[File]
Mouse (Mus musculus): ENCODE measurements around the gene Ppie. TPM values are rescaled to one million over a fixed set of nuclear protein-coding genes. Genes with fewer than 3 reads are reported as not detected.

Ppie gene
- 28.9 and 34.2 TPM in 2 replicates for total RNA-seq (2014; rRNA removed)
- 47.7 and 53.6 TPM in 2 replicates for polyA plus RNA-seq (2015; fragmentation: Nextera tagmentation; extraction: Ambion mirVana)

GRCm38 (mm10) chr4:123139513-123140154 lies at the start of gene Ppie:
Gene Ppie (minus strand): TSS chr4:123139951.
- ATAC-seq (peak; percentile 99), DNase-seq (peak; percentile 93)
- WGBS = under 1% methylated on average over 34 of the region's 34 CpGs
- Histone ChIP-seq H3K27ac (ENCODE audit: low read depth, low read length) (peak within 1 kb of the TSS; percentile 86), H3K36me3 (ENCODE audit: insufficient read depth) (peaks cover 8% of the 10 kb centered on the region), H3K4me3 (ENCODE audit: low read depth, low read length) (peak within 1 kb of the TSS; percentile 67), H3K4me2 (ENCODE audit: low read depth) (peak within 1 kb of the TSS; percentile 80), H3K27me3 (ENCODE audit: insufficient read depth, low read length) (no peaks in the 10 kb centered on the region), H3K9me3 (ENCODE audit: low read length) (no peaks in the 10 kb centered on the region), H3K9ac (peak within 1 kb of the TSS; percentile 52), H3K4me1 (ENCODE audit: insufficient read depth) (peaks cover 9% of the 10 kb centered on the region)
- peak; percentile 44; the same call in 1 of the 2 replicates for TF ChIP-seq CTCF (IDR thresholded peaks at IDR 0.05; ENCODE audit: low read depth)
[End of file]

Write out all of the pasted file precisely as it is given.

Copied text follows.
Mouse (Mus musculus): ENCODE measurements around the gene Ppie. TPM values are rescaled to one million over a fixed set of nuclear protein-coding genes. Genes with fewer than 3 reads are reported as not detected.

Ppie gene
- 28.9 and 34.2 TPM in 2 replicates for total RNA-seq (2014; rRNA removed)
- 47.7 and 53.6 TPM in 2 replicates for polyA plus RNA-seq (2015; fragmentation: Nextera tagmentation; extraction: Ambion mirVana)

GRCm38 (mm10) chr4:123139513-123140154 lies at the start of gene Ppie:
Gene Ppie (minus strand): TSS chr4:123139951.
- ATAC-seq (peak; percentile 99), DNase-seq (peak; percentile 93)
- WGBS = under 1% methylated on average over 34 of the region's 34 CpGs
- Histone ChIP-seq H3K27ac (ENCODE audit: low read depth, low read length) (peak within 1 kb of the TSS; percentile 86), H3K36me3 (ENCODE audit: insufficient read depth) (peaks cover 8% of the 10 kb centered on the region), H3K4me3 (ENCODE audit: low read depth, low read length) (peak within 1 kb of the TSS; percentile 67), H3K4me2 (ENCODE audit: low read depth) (peak within 1 kb of the TSS; percentile 80), H3K27me3 (ENCODE audit: insufficient read depth, low read length) (no peaks in the 10 kb centered on the region), H3K9me3 (ENCODE audit: low read length) (no peaks in the 10 kb centered on the region), H3K9ac (peak within 1 kb of the TSS; percentile 52), H3K4me1 (ENCODE audit: insufficient read depth) (peaks cover 9% of the 10 kb centered on the region)
- peak; percentile 44; the same call in 1 of the 2 replicates for TF ChIP-seq CTCF (IDR thresholded peaks at IDR 0.05; ENCODE audit: low read depth)